Security considerations include threats to protected information (e.g., patient or client files, personnel files), essential business records (e.g., financial, inventory, insurance), and threats to non-business-owned resources (e.g., patient-owned devices in for repair, equipment on loan). Plans should manage risk to essential records and should include secure storage, prevention of loss or compromise, and plans to salvage and repair records involved in catastrophic events. Identification of records that are essential to the process of restoring vital operations and ongoing business must occur in advance of an emergency.

Emergency Planning 

Businesses must plan ahead to be clear about what functions will continue during an emergency and which must be suspended. For suspended functions, are there customers (e.g., patients or clients, students, state agencies, vendors) that need to be informed of the operational shutdown? For example, if your clinic transmits data to the state as part of an infant hearing screening program, have you notified the recipient of the clinic's impending shutdown of services? Are there preparations to be made within the facility for weather emergencies? Have you made plans to move anything from the clinic, such as sending patient hearing aids for repair or returning them to the patient? Who will prepare the facility for inclement weather if storm warnings occur outside normal business hours? What plans are made for payroll or essential functions during extended suspension of operations?

Return to Normal Operations 

Advance planning to return to normal operations is critical to both staff and customer return. Is staff available to return? How much notice is necessary? How will information be communicated to customers? How much time is needed to prepare the office for patients to return? What functions will resume and in what timeframe? What information is critical to determine when it is safe to return to normal or limited operations? In the event of major catastrophe, what is the recovery plan?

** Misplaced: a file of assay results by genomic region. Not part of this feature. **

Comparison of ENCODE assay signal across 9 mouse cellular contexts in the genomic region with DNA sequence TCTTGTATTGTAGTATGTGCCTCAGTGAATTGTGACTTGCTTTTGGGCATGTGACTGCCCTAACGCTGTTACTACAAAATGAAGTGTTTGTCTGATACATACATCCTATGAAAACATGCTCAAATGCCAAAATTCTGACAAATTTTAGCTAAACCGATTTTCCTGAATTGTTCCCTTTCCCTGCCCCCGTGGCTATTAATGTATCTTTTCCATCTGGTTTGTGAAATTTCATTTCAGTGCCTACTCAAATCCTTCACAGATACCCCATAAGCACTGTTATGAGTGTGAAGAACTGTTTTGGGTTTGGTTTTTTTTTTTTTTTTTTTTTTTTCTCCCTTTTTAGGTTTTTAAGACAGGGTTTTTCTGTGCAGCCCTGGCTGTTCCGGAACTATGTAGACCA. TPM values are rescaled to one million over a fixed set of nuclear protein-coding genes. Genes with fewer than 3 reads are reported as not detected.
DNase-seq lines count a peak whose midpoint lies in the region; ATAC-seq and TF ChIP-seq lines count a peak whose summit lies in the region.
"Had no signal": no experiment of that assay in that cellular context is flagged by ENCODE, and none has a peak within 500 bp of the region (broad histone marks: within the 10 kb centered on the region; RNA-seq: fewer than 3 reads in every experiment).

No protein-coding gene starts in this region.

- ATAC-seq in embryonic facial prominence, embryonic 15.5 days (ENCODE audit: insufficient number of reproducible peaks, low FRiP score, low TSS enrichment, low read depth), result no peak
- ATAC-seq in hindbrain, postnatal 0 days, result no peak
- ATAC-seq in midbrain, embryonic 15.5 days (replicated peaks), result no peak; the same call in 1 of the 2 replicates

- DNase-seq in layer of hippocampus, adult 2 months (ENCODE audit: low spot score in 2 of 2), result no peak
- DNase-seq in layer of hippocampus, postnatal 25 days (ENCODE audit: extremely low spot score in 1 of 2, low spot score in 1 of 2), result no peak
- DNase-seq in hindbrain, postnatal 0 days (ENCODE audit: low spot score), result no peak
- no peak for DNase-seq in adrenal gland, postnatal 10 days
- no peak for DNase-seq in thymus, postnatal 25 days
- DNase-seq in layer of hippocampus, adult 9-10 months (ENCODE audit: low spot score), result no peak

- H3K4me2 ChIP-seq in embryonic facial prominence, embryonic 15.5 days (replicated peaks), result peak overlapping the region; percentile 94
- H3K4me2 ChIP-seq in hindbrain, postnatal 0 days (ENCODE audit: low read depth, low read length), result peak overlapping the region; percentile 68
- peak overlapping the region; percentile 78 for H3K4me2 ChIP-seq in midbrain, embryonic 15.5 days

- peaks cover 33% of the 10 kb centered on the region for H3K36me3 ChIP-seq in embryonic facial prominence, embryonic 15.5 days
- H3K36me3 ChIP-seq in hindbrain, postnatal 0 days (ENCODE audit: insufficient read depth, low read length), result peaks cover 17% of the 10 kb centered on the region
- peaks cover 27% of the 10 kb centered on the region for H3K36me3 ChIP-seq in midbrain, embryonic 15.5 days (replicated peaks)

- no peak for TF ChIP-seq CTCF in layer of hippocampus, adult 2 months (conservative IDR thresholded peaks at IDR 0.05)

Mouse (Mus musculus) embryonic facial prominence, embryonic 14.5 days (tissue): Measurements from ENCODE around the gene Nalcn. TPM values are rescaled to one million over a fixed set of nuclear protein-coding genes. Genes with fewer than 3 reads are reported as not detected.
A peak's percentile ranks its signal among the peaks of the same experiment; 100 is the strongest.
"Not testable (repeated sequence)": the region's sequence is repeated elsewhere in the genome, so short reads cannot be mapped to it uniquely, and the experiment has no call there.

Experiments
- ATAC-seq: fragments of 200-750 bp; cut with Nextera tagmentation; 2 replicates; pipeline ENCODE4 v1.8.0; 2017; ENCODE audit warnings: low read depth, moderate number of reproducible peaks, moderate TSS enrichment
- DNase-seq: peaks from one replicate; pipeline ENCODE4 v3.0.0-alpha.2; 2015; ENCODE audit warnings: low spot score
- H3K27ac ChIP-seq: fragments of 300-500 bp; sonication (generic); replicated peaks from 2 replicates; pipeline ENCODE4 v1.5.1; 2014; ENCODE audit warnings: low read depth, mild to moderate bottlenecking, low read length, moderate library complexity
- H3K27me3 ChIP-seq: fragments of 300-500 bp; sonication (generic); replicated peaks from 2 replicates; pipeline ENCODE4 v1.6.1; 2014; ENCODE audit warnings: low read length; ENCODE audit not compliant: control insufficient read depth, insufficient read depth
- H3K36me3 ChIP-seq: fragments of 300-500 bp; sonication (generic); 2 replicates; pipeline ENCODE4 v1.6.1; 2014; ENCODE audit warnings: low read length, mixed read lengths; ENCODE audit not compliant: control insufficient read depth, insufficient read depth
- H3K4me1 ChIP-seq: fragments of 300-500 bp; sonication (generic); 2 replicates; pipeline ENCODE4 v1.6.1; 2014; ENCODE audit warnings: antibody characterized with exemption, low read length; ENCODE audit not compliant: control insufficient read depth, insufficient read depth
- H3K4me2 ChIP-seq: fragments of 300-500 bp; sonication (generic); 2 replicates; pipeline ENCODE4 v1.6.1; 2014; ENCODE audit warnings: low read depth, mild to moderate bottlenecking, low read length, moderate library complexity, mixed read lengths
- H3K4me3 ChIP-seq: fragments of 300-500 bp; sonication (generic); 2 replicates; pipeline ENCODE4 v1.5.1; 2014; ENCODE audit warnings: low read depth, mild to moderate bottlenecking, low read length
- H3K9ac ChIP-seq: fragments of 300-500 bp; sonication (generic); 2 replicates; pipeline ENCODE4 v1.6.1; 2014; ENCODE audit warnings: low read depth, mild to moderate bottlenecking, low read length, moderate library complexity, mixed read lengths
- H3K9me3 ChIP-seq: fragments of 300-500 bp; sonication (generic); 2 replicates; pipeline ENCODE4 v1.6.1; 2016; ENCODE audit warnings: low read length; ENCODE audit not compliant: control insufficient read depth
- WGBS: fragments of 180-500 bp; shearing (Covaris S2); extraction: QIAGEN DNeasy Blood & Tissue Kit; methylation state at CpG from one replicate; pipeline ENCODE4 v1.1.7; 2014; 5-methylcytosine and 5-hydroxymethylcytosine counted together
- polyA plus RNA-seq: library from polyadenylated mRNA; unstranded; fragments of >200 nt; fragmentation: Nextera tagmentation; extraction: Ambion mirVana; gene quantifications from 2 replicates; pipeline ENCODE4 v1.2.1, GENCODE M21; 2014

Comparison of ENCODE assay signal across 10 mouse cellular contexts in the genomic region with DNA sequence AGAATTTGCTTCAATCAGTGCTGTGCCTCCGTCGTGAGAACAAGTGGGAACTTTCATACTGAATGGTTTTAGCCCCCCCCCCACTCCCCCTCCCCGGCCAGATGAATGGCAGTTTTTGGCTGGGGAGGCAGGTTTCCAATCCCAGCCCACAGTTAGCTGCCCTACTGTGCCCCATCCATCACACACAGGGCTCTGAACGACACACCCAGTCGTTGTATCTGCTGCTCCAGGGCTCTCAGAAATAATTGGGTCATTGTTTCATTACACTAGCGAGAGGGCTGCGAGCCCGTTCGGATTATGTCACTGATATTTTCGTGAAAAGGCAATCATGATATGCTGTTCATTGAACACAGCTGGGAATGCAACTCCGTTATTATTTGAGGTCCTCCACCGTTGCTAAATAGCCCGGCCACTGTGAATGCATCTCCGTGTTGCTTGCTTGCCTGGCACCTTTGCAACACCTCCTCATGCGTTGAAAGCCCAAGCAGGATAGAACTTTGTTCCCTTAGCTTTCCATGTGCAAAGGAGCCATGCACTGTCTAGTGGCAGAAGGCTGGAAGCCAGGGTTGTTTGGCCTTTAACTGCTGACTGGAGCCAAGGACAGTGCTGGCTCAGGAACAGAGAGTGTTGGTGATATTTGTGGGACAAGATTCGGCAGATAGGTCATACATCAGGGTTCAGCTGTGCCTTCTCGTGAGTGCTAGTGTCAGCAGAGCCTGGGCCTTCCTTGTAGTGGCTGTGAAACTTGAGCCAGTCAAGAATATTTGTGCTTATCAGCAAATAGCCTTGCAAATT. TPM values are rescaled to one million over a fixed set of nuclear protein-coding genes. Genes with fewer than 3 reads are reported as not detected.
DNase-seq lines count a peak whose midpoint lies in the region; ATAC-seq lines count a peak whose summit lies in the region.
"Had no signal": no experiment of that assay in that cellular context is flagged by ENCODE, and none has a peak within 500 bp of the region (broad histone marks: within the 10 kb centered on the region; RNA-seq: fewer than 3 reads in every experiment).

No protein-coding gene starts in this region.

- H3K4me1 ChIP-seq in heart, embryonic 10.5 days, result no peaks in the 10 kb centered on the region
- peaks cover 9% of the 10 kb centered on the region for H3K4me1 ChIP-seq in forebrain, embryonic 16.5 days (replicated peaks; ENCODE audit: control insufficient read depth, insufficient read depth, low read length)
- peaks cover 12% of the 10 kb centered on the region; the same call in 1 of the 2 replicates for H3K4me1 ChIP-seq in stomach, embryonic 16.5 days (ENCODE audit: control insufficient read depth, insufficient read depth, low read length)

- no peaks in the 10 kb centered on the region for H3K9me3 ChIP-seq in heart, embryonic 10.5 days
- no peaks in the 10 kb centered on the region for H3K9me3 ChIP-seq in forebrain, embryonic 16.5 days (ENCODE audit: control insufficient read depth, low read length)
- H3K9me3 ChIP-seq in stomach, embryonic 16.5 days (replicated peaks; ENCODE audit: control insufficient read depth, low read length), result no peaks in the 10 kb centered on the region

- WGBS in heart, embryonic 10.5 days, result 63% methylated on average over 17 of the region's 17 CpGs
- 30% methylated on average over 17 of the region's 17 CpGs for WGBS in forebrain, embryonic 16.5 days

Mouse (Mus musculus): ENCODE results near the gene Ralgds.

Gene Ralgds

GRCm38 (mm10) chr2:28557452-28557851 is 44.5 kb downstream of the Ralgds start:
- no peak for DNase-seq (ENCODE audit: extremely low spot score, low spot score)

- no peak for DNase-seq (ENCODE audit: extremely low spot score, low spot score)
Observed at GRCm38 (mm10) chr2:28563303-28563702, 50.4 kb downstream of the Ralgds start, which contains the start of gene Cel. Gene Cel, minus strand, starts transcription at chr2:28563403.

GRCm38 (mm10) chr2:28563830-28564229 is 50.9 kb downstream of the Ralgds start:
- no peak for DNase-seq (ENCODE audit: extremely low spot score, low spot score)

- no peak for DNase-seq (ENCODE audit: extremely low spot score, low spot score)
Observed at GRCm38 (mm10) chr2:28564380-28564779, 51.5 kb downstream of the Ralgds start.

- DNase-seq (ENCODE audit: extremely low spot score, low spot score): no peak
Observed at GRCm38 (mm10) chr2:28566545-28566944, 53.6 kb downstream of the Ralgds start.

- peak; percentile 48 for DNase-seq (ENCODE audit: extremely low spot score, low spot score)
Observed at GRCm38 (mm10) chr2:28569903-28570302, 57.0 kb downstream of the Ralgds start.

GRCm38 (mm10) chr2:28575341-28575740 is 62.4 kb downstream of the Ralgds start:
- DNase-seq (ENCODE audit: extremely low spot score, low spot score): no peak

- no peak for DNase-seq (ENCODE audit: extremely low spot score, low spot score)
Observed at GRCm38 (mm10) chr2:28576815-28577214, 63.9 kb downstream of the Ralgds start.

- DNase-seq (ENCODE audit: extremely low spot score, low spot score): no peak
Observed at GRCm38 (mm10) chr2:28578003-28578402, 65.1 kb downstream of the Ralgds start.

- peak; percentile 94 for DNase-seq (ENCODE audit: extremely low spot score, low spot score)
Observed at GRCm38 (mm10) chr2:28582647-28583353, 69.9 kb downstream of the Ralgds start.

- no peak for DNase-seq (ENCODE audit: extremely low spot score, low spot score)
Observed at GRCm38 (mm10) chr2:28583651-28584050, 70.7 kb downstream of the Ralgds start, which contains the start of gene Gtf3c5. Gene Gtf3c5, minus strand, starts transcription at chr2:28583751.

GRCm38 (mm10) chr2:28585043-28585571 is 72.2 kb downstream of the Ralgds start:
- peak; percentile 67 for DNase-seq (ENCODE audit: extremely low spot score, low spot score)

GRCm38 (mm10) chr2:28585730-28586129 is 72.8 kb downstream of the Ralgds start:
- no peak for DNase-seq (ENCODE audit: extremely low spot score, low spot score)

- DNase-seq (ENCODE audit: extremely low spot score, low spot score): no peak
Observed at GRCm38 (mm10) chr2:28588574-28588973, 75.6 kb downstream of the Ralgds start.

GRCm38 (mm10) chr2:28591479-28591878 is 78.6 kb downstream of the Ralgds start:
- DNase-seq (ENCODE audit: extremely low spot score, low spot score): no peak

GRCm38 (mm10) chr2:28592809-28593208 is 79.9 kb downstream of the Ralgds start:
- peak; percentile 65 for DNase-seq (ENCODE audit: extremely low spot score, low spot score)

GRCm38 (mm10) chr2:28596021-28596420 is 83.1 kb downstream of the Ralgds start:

Emergency planning takes considerable time and forethought. Although one cannot fully anticipate all aspects of business disruption, the process of business continuity planning will ensure that your clinic or facility is prepared for minor disruption in service and can survive catastrophic events.  

Deborah L. Carlson, PhD, CCC-A/SLP, is director of the Center for Audiology and Speech Pathology and associate professor of otolaryngology at The University of Texas Medical Branch (Galveston). She has expertise in emergency planning from working on an island and from dealing with the effects of Hurricane Ike in 2008. Contact her at

cite as: Carlson, D. L. (2010, August 03). Emergency Planning for Your Clinic. The ASHA Leader.


Hiles, A. (2003). Business Continuity: Best Practices—World Class Business Continuity Management (2nd ed.). Brookfield, CT: Rothstein Associates, Inc.

Insurance Information Institute. (n.d.). Castastrophes: U.S. Retrieved from

Salter, J. (July 2005).A Risk Management Self Assessment Framework. Retrieved from

ASHA Resources

Quality Improvement: Risk Management—manage risk in your audiology practice.  

 Professional Liability and Risk Management for the Audiology and Speech-Language Pathology Professions (ASHA technical report). 

Quality Indicators for Professional Service Programs in Audiology and Speech-Language Pathology—ASHA standards/quality indicators. 

Learn More about Business Continuity Planning

Author Deborah Carlson joins Mary Jo Schill, Earl Seaver, and Barbara Wendt-Harris for an ASHA Convention session on "When Disaster Strikes: Business Continuity Planning and Emergency Operations" on Saturday, Nov. 20 from 1 – 3 p.m. Learn more about possible interruptions in business, the recovery process, and elements of a business continuity plan. The presenters will share their personal experiences with different types of disaster to help you be better prepared.